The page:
Thursday, 30 August 2007

3:10 to Yuma remake to be released soon

The remake of the classic 1957 western '3:10 to Yuma' is slated to open on September 7th, 2007 in the Unites States. The original film (original film poster, right) starred Glenn Ford as outlaw leader Ben Wade and Van Heflin as Dan Evans. The 1957 was well-received by the critics and the public. The 2007 film (original film poster, below) stars Russell Crowe as Wade and Christian Bale as Evans. It is hoped that the remake will be as good as the original but I know which original film poster I would go for!

Wednesday, 29 August 2007


Humphrey Bogart and director John Huston were an intriguing and memorable combination of talents. Having previously worked together in the celebrated 'The Maltese Falcon' (1941) and the equally lauded 'The Treasure of Sierra Madre' (1948), special things were expected from their next offering, 'Key Largo' (1948).

Bogart plays Major Frank McCloud, a decorated war hero who arrives at a hotel belonging to the family of his friend who had died in action during the war. The father of the deceased and propertor, James Temple (sympathically played by Lionel Barrymore) finds some comfort in talking about his brave son to McCloud and sadly remembers him despite his bravery. However, there are gangsters in his hotel and they begin running things to allow the criminal Johnny Rocco (Edward G. Robinson) to escape Key Largo but this is the night of the big storm.

Robinson's performance as Rocco is electrifying and the epitome of pure evil. The virtues of his characters are clearly the opposite to the James Temple's son not just because he is an evil gangster but that he made a living out of crime when others were dying for their country in the war. Bogart's performance is as reliable as ever, producing a performance that portrays a flawed hero rather than a knight in shining armour. Lauren Bacall's performance as Temple's daughter Nora is vulnerable and so different to her performance as the seductive Marie in 'To Have and Have Not' (1944) but very effective.

Despite the great performances and the technical mastery of the storm sequences (brilliantly photographed by the legendary Karl Freund), it is the writing (by John Huston and Richard Brooks) and the direction that make this fine example of film noir. The film effectively captures the mood of post war despair. The storm itself heightens the moments of claustrophia and tension, creating a masterpiece which is in my opinion the best of the Huston-Bogart classics. RATING: *****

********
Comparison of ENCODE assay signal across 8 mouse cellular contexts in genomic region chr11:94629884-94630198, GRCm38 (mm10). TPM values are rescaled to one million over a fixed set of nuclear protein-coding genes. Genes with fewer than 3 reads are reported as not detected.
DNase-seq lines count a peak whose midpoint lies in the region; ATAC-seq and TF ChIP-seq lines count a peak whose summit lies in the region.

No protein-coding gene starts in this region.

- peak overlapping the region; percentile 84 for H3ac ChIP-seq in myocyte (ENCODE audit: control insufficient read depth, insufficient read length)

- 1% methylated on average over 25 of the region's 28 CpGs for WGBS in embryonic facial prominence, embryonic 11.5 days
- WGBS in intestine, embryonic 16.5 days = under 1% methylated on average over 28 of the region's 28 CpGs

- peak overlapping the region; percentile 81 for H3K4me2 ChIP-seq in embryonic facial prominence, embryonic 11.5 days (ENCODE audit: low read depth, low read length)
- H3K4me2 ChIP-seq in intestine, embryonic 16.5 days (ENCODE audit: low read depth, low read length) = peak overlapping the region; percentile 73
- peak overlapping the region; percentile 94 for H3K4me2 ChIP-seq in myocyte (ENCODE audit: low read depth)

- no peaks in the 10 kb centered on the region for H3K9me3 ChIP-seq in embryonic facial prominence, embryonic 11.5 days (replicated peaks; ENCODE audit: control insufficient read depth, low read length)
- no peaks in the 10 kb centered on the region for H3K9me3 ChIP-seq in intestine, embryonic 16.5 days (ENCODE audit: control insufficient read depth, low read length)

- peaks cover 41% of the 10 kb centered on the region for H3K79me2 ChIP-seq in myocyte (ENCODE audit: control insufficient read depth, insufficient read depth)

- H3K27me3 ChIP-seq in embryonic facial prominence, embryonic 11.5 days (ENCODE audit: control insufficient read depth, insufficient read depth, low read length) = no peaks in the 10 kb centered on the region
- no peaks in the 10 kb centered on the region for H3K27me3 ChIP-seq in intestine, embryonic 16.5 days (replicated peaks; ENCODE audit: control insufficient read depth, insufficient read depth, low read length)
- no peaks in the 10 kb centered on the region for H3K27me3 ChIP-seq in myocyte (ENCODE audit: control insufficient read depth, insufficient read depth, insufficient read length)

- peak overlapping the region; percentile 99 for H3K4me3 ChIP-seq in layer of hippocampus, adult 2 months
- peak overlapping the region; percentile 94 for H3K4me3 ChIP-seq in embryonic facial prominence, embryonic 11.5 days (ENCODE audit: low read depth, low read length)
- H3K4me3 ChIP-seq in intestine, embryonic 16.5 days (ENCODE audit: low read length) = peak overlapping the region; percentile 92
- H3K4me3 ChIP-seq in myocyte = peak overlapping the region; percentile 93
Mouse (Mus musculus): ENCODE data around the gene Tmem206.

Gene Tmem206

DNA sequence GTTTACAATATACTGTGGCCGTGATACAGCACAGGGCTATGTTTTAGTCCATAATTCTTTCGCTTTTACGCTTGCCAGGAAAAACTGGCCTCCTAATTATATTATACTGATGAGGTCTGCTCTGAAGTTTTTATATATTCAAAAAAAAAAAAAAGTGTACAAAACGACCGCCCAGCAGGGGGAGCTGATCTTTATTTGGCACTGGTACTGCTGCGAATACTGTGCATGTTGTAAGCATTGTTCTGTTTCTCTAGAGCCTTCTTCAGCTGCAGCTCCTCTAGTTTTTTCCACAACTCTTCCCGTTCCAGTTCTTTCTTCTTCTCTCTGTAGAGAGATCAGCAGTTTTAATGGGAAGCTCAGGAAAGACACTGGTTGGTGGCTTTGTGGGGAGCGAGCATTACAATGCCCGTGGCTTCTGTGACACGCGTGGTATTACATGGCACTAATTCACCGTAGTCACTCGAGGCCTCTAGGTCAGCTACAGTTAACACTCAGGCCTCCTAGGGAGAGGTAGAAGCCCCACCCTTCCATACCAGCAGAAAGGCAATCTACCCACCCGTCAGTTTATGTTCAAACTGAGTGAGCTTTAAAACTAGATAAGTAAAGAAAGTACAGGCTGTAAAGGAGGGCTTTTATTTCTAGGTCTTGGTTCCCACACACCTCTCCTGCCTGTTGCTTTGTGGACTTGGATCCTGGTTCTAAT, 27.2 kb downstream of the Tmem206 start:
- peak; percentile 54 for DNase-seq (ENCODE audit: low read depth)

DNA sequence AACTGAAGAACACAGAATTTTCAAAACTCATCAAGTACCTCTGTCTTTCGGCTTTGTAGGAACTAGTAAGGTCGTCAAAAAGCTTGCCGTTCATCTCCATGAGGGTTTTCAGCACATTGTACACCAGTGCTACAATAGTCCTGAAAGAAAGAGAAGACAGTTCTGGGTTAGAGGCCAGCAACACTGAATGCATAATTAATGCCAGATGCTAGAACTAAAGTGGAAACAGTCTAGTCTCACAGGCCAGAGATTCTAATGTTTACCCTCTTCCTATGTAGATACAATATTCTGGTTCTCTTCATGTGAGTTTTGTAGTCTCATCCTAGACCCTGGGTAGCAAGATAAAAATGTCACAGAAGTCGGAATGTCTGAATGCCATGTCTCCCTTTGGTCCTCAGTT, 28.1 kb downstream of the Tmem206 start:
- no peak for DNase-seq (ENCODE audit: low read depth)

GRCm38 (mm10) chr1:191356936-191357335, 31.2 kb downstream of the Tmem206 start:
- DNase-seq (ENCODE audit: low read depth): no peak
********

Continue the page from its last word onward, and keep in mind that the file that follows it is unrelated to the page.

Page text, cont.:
Watched on DVD on August 23rd 2007


Suky's top ten favourite movies are:
Dead Poet's Society (1988)
To Kill a Mockingbird (1962)
Shirley Valentine (1989)
Educating Rita (1983)
LA Confidential (1997)
The Lavender Hill Mob (1951)
Moonstruck (1987)
Cat on a Hot Tin Roof (1958)
All the President's Men (1976)
West Side Story (1961)

Suky's background is Indian therefore her top three Indian (or 'Bollywood') films are:
Veer Zaara (2004)
Lagaan (2001)
Sholay (1975)

Tuesday, 28 August 2007


We live beside the Thames and knowing that the weather has not been great this summer,as well as the fact that I go back to work on Monday, I thought that I should enjoy a life of leisure while it lasts. As a teacher I know that this time next week I will be under so much stress but I doubt that I will be able to receive any sympathy at the moment! I shall return to my blog very soon but until then, cheers!!!! Paul B.

Saturday, 25 August 2007


The wonderful James Cagney stars as a mother-obsessed psychotic thug in Raoul Walsh's gangster classic 'White Heat' (1949) which will be shown on TCM at 19.05 on August 29th, 2007. This is a memorable film about a government agent who manages to infiltrate a group of violent gangsters. A genuinely entertaining film with top notch performances and a wonderful screenplay which includes the classic much-quoted line: "Made it, Ma! Top of the world!"


My own review of 'Mutiny on the Bounty' from September 3rd, 1999

The 1962 remake of the classic 'Mutiny On The Bounty' story has been savaged by the critics thoughout the years. Criticisms have included over-length, poor acting (not forgetting Brando's accent) and an over-dramaticised death scene finale.
After the release of the original 1935 version, many critics were quick to applaud this Frank Lloyd classic as the epitome of modern film-making. However, it can now be regarded as a slackly told adventure, although still very entertaining.
During the making of this version, leaks to the media of the problems which beset the production has not been helpful to its cause. Problems alerted included directorial conflicts (the resignation of Carol Reed for Lewis Milestone), delayed and rewritten screenplays, Marlon Brando becoming difficult onset etc.. It became quite clear that the knives of the critics were beginning to sharpen at the prospect of this remake of a universally acknowledged classic. It would also have been professional suicide for any of these original critics to think that this movie was to be anything other than a "turkey".
The main point of scathing by the critics was Brando's accent. I am Irish and I have had to endure dreadful "oirish" accents in movies throughout the years. So, when a main Hollywood star tries to make an eccentric interpretation of a real life English hero with an English accent, suddenly everybody gets particular to what part of England it is from. What Marlon Brando did was make a spirited if unsuccessful attempt at creating a different and more realistic Fletcher Christian.
The production was fine. The other performances are excellent, especially Trevor Howard's Captain Bligh (much more realistic than Laughton's interpretation) and most importantly, this version entertains. I accept that it could have been better but I do enjoy watching this version than the other two versions. It is not perfect and I appreciate that it is overlong - but even if you hate this remake you must admit that there is no way it deserves the scathing reviews it has received throughout the years. RATING: ****

Friday, 24 August 2007

Meeting Audrey Hepburn